Introduction: Tinkercad Phone Connectors
My church has a very good youth program. Members volunteer to teach various skills like gardening, woodworking, swimming, singing etc. This year was challenging because of Covid-19 and we had to plan more remote activities. I decided to engage some of the older children with a project on Tinkercad. I was able to teach them the program using Zoom meetings. After learning the basics we were ready to focus on creating connectors. The goal was for every student to create a connector that would allow them to add an object of their choice to a phone. We began by creating a basic phone case. To do this, I demonstrated to them step by step how to make an iPhone 7 / 8 case on Tinkercad. It was then the student's job to innovate onto this phone case. I will begin this Instructable by detailing how we created the phone case so that the reader can take a shot at this fun project as well. I will then showcase the amazing pieces of student work that resulted from this assignment.
We used the following:
• Internet Browser
• Tinkercad account
Step 1: Phone Case Base
We start with a basic rectangular prism base with the dimensions: 71.00mm x 140.00mm x 1.25mm. This piece will become the back plate of the phone case! (Please note we will being using metric millimeters as our units).
Step 2: Phone Case Walls
Next, we create a series of three rectangular prisms around the upper perimeter of the base with a thickness of 1.25mm and a height of 7.75mm above the base.
Step 3: Phone Case Corners
Then, we create blocks in all of the four corners with the dimensions of 7.75mm x 9.75mm. These will be flush with the top of the case walls outlined in the step before and will be cut in the next step in order to make corner fillets.
Step 4: Phone Case Rounding Corners
Next, we cut away from the corner blocks we made in the previous step using a meta fillet for the outside and an inverted meta fillet for the inside, of the dimensions: 11.75mm x 11.75mm. We leave a gap between these two cuts to create a curved corner wall.
Step 5: Phone Case Clasps
Now we can add the clasps which will allow the case to securely attach to the phone. These clasps, seen in blue, are created by extruding a rectangular prism combined with a solid meta fillet beneath it. The clasps are 4.00mm tall and extend from the walls of the case by 1.50mm.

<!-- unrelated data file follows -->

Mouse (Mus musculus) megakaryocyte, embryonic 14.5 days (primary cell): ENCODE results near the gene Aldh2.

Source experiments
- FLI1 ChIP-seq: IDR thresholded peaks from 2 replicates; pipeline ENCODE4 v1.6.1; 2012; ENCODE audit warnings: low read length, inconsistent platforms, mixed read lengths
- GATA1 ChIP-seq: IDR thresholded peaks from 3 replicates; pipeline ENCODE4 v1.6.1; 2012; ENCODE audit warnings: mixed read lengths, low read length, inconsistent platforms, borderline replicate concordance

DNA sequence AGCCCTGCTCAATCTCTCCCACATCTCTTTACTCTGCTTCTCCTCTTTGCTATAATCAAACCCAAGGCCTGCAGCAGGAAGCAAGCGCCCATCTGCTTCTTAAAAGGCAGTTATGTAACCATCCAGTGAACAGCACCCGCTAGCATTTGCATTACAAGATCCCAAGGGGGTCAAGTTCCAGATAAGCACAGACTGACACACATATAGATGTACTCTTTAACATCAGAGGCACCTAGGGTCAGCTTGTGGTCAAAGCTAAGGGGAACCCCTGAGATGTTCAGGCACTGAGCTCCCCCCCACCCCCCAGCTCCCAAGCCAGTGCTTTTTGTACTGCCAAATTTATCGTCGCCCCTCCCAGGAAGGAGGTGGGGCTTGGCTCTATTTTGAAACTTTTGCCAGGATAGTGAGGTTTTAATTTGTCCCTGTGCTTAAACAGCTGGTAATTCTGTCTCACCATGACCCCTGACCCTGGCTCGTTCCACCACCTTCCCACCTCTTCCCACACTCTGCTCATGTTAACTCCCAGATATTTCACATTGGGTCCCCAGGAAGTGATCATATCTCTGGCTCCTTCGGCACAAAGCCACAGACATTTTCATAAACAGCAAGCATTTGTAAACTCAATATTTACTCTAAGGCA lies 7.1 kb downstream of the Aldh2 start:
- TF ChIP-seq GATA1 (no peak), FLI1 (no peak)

Step 6: Phone Case Cutouts
Then, we cut the appropriate slots out of the phone case. This includes a large slot on the left for the silencer and volume buttons along with a small slot on the right for the power button. In this step, we also cut a hole from the back of the case for the camera.
Step 7: Phone Case Filleting
Finally, in this rather tricky step, we fillet the rough edges of the case using a series of meta fillets. Outside we cut away in this fashion, and inside we add material the same way. This results in smoothed edges around the base of the phone.
Step 8: Phone Case Finished
At last, we have our finished product. I cannot guarantee that our dimensions are absolutely perfect although they are based on very careful caliper measurements. The finished phone case is now ready to be edited by students as was done in the examples below!
Step 9: Phone to Forearm - Prosthetic
The first example of student work is this prosthetic arm phone case created by one of the older students. This creation connects a phone to the arm of a forearm amputee. The conical piece attaches to the forearm of the individual and holds their phone for them via a series of adjustable struts. Obviously, this design is very thoughtful and the student explained that he was thinking about how difficult operating a phone must be for amputees.
Step 10: Phone to Chest - Phone Holder
This next design connects a person's phone to their chest. The student created this contraption which wraps under a person’s arms as well as around their neck and allows the wearer to adjust the position of the phone in front of them. I was really impressed with the hinges in this design which are located at the base of the joist holding the phone case and on the neck loop. I wish I had such a holder for myself!
Step 11: Phone to Bowl - Gyroscopically Stable
This participant decided to make a phone to bowl connector. What makes this design so clever is the gyroscopic ability. No matter what angle or position the phone is held at the bowl will never spill! This is because the nested rings rotate as to allow the bowls center of mass to position itself right side up at all times. This clever creation is meant for snacks but can also be used to toss and catch a ping pong ball.
Step 12: Phone to Shopping Cart
This design, created by a student with a younger sibling connects a phone to a shopping cart. According the the student her younger sister likes to play on their mothers phone when sitting in the shopping cart but once dropped it and caused a crack in the screen protector. As a solution, she created a design capable of connecting the phone to the handlebar of the shopping cart. Should the toddler drop the phone the chain connected to the shackle on the handlebar would catch it. As an added bonus she created trapezoidal ridges to protect the phone further.
Step 13: Phone to Hand - for Running
Another member of the group created this hand to phone connector. The goal of this design is to help make running with a phone safer. With five loops and contouring for the hand, the user can get a firm grip and wouldn’t have to worry about the phone slipping out of the hand during a jog.
Step 14: Phone to AirPods Case Storage
For the final design showcased, a student created a connector between the phone and a storage container for an AirPods case. Using a well designed hinge the case can be flipped open to insert/remove an AirPods case. This creation is very helpful in preventing the loss of the earpieces with their charging case
Third Prize in the
Distance Learning with Tinkercad Contest